For anyone (like me) who is new to coding, or returning after a break of several years, MSDN has a coding4fun microsite.

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SQL Server 2005 Express Edition: now available for download

SQL Server 2005 Express EditionBack in February, I blogged about SQL Server 2005 Express Edition – the successor to the Microsoft SQL Server Desktop Engine (MSDE). Now that SQL Server 2005 has been launched, SQL Server 2005 Express Edition is available for download from the Microsoft website. For further reading, check out my SQL Server 2005 overview and new tools for managing and administering SQL Server 2005 posts.

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Dropping out of the smartphone world

Last year I blogged about my entry to the world of mobility, courtesy of a Nokia 6600 connected to Orange. Unfortunately my experience of Orange was not great (poor customer service, coupled with a network which unfortunately doesn’t work very well in my house, even though I live on a hill) and as I suspected, I never used many of the smartphone capabilities of the 6600.

I’ve been out of contract for a while, but have been deciding what to do – should I go for a Windows Mobile 5.0 device (difficult to find on my preferred network – Vodafone), or just accept that I don’t need anything special because I have another mobile for work (a Nokia 6021) and that my personal phone is just a way to a) keep my number and b) mean I can ignore the work phone in the evening and at weekends?

As my new company car arrived last week and I have a fully-fitted car kit for a Nokia 6021, I decided to get myself another 6021 so I have two identical handsets (one for work and one for personal use), both of which can be used legally in the car. Unfortunately, the excellent reseller I used last year (mobilesuk.net) doesn’t deal in pay-monthly Vodafone contracts and I didn’t want to use the Carphone Warehouse or Phones4U as they have their own billing companies (both of which I have used, and both of which offered lousy customer service), so I went direct to Vodafone Retail. Except that I didn’t – and nor should you!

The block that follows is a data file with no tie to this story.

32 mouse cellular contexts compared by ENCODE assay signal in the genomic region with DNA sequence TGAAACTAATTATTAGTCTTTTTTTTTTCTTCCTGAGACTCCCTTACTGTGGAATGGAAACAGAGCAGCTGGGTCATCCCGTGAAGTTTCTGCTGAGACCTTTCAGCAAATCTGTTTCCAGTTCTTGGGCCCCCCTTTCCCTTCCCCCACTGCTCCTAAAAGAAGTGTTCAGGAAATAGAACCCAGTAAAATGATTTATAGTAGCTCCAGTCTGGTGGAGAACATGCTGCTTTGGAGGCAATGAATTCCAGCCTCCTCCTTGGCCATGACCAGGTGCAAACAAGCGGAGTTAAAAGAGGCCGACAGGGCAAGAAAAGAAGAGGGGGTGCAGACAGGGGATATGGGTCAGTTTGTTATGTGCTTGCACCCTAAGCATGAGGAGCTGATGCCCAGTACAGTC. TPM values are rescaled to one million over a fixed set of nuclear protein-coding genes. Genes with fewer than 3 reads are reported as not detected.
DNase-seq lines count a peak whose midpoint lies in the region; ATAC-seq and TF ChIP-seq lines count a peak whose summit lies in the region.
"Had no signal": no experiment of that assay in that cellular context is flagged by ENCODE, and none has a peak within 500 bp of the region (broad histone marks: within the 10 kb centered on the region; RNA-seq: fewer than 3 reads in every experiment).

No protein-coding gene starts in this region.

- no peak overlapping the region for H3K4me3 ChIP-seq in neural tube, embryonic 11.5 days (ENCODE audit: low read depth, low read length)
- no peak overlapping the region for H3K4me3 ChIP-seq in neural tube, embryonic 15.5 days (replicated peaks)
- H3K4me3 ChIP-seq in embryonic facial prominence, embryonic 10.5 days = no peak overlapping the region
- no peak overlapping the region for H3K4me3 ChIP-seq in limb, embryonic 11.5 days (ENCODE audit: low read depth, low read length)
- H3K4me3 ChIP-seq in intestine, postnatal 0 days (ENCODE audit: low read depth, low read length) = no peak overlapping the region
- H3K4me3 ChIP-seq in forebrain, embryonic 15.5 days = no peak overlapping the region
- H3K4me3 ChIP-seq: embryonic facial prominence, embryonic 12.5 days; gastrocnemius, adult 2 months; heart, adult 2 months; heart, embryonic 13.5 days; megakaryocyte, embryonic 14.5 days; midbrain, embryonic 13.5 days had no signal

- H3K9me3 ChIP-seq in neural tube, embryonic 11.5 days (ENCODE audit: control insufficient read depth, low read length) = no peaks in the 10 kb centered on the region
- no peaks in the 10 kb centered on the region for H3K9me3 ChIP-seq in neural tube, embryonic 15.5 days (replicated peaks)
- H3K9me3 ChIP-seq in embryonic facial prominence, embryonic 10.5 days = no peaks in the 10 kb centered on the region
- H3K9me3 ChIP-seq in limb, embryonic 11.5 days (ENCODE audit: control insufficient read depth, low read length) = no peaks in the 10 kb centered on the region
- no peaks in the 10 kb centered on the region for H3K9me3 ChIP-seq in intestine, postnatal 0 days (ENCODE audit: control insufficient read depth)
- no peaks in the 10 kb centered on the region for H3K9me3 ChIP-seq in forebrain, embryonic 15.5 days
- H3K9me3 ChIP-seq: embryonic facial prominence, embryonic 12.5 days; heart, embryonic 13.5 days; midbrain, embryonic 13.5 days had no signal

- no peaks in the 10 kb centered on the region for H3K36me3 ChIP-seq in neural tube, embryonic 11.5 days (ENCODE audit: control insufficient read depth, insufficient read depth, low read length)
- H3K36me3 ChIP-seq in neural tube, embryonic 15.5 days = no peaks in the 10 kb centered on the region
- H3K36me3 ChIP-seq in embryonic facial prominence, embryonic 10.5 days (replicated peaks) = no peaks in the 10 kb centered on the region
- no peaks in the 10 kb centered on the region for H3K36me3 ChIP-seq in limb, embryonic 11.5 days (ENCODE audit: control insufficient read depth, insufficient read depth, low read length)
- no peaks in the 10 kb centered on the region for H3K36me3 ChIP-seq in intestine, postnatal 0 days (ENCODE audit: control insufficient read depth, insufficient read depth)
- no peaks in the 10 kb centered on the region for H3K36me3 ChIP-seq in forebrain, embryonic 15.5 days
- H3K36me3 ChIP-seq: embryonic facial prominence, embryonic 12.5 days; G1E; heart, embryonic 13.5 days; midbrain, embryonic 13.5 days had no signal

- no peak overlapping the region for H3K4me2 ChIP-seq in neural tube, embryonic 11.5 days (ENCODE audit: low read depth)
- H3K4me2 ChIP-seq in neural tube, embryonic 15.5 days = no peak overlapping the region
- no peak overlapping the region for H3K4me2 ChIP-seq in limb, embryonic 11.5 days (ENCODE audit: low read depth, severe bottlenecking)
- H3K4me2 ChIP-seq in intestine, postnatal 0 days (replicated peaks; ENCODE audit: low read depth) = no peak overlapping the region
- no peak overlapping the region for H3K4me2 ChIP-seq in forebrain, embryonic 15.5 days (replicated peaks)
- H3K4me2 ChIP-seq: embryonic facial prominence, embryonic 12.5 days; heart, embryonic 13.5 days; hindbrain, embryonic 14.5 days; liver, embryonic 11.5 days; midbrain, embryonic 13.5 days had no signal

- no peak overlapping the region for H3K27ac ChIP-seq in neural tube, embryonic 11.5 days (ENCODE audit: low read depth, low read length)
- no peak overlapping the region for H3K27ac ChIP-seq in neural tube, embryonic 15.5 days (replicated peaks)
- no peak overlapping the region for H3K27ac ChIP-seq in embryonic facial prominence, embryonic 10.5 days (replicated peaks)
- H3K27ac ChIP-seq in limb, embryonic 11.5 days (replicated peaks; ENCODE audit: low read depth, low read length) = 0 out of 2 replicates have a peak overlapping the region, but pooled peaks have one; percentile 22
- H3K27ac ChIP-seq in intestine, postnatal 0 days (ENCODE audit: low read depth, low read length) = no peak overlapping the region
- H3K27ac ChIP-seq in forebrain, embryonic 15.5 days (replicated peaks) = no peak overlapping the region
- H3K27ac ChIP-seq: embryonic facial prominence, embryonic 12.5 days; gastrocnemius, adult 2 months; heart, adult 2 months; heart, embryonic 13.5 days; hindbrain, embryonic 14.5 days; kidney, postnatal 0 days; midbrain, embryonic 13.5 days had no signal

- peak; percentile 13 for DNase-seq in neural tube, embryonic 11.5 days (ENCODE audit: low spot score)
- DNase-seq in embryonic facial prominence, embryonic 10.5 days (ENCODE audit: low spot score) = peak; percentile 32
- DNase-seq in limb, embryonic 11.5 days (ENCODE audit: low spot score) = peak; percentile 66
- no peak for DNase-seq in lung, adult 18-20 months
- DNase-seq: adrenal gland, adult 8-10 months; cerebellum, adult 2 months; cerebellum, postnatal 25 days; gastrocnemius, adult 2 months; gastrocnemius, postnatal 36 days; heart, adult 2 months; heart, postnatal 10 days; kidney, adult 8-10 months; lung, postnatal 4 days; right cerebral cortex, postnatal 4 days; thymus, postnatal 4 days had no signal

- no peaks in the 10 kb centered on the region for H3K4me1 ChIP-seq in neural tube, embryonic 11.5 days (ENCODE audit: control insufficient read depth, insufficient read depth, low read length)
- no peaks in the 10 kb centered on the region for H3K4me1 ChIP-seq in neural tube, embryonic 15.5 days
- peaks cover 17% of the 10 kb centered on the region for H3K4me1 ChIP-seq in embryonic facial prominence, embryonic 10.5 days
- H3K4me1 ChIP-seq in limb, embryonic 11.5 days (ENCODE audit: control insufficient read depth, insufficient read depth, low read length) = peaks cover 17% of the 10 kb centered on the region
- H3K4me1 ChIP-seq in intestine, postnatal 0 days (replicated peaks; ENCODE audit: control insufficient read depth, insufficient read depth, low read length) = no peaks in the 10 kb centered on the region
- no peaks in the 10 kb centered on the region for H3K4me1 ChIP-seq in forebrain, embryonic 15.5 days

Whilst having difficulty contacting my local Vodafone Retail store, I called Vodafone’s customer services department, who, after I pointed out that not being able to contact a store to enquire about stock before driving over to buy a phone is a pretty poor start to a customer-supplier relationship, eventually told me about Vodafone’s telephone sales team on +44 (0)800 015 8079.

Even though there was no mention of it on the Vodafone website, I managed to get a Nokia 6021 free of charge, connected to Vodafone’s Anytime 75 tariff (for £16/month instead of £20/month), including 75 minutes of cross-network calls, a data bundle (with 100 SMS messages which can also be used for GPRS/WAP/MMS and would normally cost me another £6/month), plus free insurance for 3 months (which I declined), as well as the current stop the clock promotion whereby if you commit to an 18 month contract off peak calls are capped at a 3-minute charge. I reckon that using that lot, my monthly bill should drop by about 40% and I’m back on a network that I can use in the house!